Presentation Secrets for Entrepreneurs Ready to Tell, Sell, and Compel

Speak up for your Business
Speak Up for Your Business: Presentation Secrets for Entrepreneurs Ready to Tell, Sell, and Compel

Dr. Michelle Mazur

ISBN 9781936984459
Format Paperback
Publisher Difference Press
Published 25th April 2014

Do you love your business but don’t know how to talk about it with others?

Is the fear of public speaking keeping you from taking your business to the next level?

You know public speaking is a great way to establish your credibility, create buzz about your business, and attract your perfect client, but you have no idea what to talk about or why anyone should listen to you.

Or are there a million ideas swirling in your head but you don’t know the presentation secrets of crafting a message that resonates? Do you fear that people won’t like you or want to do business with you because of something you said-or didn’t say?

Fear public speaking no more.

Professional public speaking expert Michelle Mazur is here to help.

With a Ph.D. in Communication and hundreds of speeches under her belt, Michelle knows exactly the presentations skills you need to engage your audience, persuade people to believe in your message, and ultimately, get the sale or business relationship you desire.

In Speak Up for Your Business, Michelle reveals how you can:

Develop your presentation skills so that you persuade and motivate your audience

Stop feeling sleazy about selling with this one presentation secret

Create a strategy to cope with your fear of public speaking

Embrace your Inner F-Bomb (it’s not what you think)

Organize your presentation in a sexy way

Give your audience real value

Create an experience through story with four essential ingredients

Begin your presentation with a win & close with a bang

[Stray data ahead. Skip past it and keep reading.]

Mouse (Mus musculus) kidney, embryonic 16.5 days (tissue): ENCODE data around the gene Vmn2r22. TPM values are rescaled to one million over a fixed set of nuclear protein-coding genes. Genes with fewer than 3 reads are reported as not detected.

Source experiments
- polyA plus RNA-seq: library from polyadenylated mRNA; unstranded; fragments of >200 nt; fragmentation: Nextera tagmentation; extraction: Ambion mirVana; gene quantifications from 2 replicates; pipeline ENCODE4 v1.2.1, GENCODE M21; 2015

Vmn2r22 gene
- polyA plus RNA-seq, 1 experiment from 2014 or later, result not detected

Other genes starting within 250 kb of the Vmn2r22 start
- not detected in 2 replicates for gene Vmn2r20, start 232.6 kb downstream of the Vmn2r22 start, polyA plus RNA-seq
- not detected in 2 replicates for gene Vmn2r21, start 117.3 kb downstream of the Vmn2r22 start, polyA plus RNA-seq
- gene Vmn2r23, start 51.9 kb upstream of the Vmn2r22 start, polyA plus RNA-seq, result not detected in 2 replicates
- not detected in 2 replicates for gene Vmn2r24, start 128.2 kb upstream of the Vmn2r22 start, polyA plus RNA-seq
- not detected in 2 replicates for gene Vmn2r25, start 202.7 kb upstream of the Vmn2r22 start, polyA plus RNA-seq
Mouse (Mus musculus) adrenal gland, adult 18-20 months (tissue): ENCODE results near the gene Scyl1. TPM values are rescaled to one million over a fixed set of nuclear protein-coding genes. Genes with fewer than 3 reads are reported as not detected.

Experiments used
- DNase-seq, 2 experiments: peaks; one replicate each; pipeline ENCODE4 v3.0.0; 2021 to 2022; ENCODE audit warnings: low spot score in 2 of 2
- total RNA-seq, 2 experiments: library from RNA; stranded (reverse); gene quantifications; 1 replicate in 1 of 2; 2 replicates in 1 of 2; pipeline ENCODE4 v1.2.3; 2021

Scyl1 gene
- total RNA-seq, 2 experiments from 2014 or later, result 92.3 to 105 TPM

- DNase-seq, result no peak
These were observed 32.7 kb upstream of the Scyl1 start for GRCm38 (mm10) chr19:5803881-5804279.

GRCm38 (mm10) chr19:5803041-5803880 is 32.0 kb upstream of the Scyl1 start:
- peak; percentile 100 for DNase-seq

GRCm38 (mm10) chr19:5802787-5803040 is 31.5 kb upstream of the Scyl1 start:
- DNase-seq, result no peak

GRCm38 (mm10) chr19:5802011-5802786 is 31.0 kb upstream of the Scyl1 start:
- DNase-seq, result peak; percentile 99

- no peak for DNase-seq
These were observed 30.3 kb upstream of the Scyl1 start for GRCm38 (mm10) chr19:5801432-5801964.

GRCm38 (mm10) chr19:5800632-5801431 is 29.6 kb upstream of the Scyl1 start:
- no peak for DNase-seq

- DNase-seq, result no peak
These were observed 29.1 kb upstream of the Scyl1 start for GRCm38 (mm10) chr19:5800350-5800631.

Adapt your presentation on the fly

Handle those wing-nut questions that threaten to derail your speech

Land more speaking gigs

michelle_mazurAbout the Author: As a Speech Designer and Idea Architect, Dr. Michelle Mazur guides introverted business professionals and entrepreneurs to ignite the smoldering fires within them so they can speak up, speak out, and make their impact-one compelling presentation at a time. Her passion is helping super smart people get their ideas communicated to the people who need to hear it most. Michelle earned a Ph.D. in Communication from the University of Oklahoma, and as a professor, she inspired university students to find their voices and share their messages for more than ten years. She is the author of Speak Up for Your Business and contributing author to the Amazon Best Seller Ted: ology: Presentation Secrets of TED Talks and Master Presenter: Lessons from the World’s Top Experts on Becoming a More Influential Speaker. Her writing has appeared on 12 Most, PR Daily, Ragan.com, SOLD Magazine, PR Europe, and Business2Community. Her blog, Relationally Speaking, was listed at #11 of the 101 best online resources for public speaking. She resides in Seattle, Washington with her loving fiance, two obsessive felines, and a huge collection of Duran Duran memorabilia.”

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[Quotation about public speaking] Understanding and communicating the essence of things

“….. understanding and communicating the essence of things is difficult,

takes a lot of thought, and has a big impact.”

— Carly Fiorina

 

Carly Fiorina

 

 

 

 

 

 

 

 

 

 

 

 

 

 

 

 

  Fiorina served as chief executive officer of Hewlett-Packard 
 from 1999 to 2005 and previously was an executive at AT&T

Image: "CarlyFiorina49416" by Antônio Milena/AB - Agência Brasil [1].
 Licensed under CC-BY-3.0-br via Wikimedia Commons.

 

[Quick public speaking tip]… and the moral of the story is ….

storytelling (1)We are wired for story.

For hundreds of years, we passed on our culture, our values and the understandings necessary for survival, verbally, using story.

Our stories had a moral. All of them. There were lessons to be learned and we knew they were valuable.

We are wired to look for the moral, the point of the story.

What an opportunity to tell a story and have your audience expecting the point you are going to make!